In the previous post, we discussed why interviewing your prospects is an effective strategy to generate quality content. Hopefully, this idea was planted, and now you want to know how to get started.
Carefully select 10–20 decision makers who fit your target audience
Your sales team can be helpful in identifying targeted accounts and decision makers. You want to avoid trying to connect with a prospect who your sales team has already had a conversation with. You will send a mixed signals, and your request for an interview will be viewed as a shady sales gimmick.
Do not sell — ask for an interview only
Generally speaking people are willing to share their experiences. In your initial Linkedin message or email, highlight that you are in marketing and your intent isn’t to sell. You are a journalist on the mission to understand this industry.
Position your prospect as industry experts and thought leaders
Use a personal touch when approaching target prospects. You aren’t reaching out to a hundred of people, so it’s critical to invest your time in research. Read their blog, review their social media accounts, notice their unusual career path, congratulate them on their successes — make them feel important.
Design a standardized questionnaire/survey but keep communication open-ended
An article with a Q/A format combined with some structured data around the main topic is more effective than one that only includes questions and answers. Your goal is to design not only a set of open ended questions for interview but also also create a short survey. The results of this survey from 10+ interviews can be combined in short infographic or a whitepaper. Include the most interesting parts of the interviews in this material.
Design your interviews around these themes:
Personal career path: previous positions, companies, responsibilities
Company environment: team, product stacks, processes
Daily activities: responsibilities, tasks, goals, metrics
Challenges: challenges, what can be done better
Development: publications, blogs, thought leaders….
Try to focus on a specific topic, preferably one of the top challenges prospects experience.
Take time to research, and select 3 preliminary challenges that your target customers face. Doing so will help you understand the prospect’s level of frustration and structure the interview in a way that focuses on those challenges. However, and this is important, do not lead conversation, do not project your perceptions on the prospect. Let them lead.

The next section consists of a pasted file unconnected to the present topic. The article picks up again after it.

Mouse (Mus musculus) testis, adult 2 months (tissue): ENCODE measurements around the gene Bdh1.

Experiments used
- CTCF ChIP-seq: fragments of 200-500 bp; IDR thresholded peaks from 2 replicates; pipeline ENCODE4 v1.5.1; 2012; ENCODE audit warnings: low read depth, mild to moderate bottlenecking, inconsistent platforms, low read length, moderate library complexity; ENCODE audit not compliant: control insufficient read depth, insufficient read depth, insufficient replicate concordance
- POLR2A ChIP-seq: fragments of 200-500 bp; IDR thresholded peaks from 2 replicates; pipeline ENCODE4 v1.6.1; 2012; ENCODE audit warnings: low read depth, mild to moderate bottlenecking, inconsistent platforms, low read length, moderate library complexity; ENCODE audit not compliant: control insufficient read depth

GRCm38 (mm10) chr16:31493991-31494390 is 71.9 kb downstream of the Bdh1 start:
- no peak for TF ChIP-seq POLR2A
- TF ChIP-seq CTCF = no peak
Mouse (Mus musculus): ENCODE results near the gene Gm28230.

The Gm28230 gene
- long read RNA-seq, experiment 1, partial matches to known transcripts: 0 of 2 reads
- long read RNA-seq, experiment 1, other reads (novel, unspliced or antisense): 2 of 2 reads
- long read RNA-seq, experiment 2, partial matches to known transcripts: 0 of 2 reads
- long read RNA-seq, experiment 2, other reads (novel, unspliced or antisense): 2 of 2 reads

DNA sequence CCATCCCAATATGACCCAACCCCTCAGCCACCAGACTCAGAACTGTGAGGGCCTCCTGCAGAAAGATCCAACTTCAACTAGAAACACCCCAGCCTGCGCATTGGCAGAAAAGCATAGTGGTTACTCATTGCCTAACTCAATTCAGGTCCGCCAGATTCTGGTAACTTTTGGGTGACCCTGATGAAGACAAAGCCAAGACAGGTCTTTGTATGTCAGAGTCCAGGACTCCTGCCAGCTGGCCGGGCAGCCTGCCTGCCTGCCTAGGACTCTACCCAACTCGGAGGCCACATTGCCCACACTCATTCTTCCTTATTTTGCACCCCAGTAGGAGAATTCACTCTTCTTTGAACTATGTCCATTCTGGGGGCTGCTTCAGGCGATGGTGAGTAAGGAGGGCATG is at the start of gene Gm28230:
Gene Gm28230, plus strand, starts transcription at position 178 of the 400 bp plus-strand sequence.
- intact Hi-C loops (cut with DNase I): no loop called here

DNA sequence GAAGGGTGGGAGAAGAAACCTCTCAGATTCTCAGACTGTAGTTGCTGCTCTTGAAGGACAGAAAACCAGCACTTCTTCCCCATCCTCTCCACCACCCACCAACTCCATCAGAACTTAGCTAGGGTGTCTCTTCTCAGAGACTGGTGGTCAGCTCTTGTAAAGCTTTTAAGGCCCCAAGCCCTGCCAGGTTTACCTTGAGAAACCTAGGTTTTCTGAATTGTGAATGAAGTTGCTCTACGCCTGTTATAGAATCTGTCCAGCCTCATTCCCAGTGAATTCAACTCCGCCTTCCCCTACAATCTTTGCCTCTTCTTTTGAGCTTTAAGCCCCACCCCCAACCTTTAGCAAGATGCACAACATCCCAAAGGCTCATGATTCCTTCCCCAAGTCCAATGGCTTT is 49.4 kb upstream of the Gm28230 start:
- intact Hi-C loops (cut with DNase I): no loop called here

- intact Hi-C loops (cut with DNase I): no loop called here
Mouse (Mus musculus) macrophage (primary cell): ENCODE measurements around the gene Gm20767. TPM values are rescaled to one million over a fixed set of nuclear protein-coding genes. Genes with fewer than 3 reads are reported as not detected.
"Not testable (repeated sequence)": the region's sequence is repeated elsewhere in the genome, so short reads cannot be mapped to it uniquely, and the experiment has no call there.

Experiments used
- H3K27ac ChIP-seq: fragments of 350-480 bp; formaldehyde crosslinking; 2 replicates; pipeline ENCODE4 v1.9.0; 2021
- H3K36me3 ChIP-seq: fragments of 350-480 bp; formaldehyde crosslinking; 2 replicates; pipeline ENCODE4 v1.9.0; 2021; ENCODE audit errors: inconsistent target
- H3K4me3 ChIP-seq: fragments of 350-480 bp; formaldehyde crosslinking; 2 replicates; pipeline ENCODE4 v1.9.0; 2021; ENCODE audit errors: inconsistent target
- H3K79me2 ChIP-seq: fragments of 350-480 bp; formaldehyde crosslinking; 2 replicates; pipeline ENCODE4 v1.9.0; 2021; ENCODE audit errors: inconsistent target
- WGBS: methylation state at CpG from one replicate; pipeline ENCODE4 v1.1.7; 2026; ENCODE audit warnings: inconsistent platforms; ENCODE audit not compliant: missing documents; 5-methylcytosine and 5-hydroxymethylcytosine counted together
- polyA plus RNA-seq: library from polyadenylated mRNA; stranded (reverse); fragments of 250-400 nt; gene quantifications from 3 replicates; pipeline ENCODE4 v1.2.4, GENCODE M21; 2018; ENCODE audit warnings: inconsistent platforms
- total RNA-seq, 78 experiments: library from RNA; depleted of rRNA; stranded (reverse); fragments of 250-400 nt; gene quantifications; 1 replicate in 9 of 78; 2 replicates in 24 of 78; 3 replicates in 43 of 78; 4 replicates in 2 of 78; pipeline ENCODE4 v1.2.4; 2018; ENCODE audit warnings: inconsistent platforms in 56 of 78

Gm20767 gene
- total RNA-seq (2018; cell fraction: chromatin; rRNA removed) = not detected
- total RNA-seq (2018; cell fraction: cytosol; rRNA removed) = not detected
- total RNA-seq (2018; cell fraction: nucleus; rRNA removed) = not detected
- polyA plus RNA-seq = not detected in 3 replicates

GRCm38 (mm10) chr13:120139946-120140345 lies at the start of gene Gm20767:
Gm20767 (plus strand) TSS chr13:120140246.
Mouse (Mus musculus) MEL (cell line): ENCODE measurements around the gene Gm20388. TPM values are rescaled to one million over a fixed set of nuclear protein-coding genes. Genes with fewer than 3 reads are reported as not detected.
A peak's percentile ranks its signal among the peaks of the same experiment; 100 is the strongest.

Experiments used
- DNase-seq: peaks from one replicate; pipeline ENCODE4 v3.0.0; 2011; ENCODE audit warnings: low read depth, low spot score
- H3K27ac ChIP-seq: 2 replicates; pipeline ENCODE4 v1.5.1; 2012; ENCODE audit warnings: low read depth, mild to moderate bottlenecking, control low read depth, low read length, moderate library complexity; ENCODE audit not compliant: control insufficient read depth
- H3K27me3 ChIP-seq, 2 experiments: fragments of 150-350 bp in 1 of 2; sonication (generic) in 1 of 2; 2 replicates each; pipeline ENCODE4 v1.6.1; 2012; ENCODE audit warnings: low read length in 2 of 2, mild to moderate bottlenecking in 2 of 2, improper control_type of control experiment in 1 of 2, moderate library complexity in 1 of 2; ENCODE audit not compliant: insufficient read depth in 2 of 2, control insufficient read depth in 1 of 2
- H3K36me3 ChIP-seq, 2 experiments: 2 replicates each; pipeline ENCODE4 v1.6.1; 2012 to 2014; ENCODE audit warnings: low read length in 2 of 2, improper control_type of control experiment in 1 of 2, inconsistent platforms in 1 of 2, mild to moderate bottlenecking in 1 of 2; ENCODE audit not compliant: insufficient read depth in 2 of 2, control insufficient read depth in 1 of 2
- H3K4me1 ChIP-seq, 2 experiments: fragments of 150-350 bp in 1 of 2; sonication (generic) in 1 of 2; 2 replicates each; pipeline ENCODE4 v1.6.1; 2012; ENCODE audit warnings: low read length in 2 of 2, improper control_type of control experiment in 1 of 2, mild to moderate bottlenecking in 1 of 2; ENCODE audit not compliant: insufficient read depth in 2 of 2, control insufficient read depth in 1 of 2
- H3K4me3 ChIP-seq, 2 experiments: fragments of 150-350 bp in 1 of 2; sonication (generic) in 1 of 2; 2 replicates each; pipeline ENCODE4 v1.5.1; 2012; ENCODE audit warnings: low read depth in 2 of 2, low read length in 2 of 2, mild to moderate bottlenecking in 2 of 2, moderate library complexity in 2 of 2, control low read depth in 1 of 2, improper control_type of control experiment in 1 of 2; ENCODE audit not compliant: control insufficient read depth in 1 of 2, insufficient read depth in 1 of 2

Ask questions that will entice prospects to think critically about possible solutions to their challenges, how would they improve current processes?
If you are lucky enough ,your prospects will describe solution that is awfully close to what your product or service does. You will be inclined to say something: “Oh, this is exactly what our product does!” Don’t forget your promise not to sell and even if they ask you about your company, politely explain that you are not willing to jump into a product pitch.
NOTE: Test their willingness to try new products/solutions.
Collect information, analyze, highlight surprising findings, and discuss conclusions
This campaign should produce an article for each interview and the final comprehensive analysis (which may made into a whitepaper). This report should include analysis from the survey supported by the best quotes from each interview.
NOTE: If you can dig out the data from your own product to support findings in your report, you have the golden standard.
Always let prospects review and approve final draft, and engage them in content distribution
Your prospect should feel in control of the process. Let them ensure that you got their ideas correctly. This is a perfect time to discuss how they can participate in content distribution.
Plan for the content distribution strategy
Ideally, this campaign will generate an article for each interview, plus an overall report that will include the results from surveys and quotes. Plan your content distribution strategy so that you release about one article a week for 10 weeks. Discuss your intention to compile a report at the end of this campaign. Build anticipation for the audience. Include call-to-actions so people can contact you if they want to be interviewed or sign up to receive a reminder when your report is out.
Always follow up and share information collected in the survey
Please, don’t forget to follow up with your prospects, and share your findings with them. This is critical step if you ever want to grow this relationship strong enough to transition it to your sales team.
Keep in mind, you can invite prospects to your events as a panel participant or industry expert. This is another great way to nurture relationships with your prospects. Hopefully your relationship will reach the point when the transition to product demo and then to customer will be an easy one.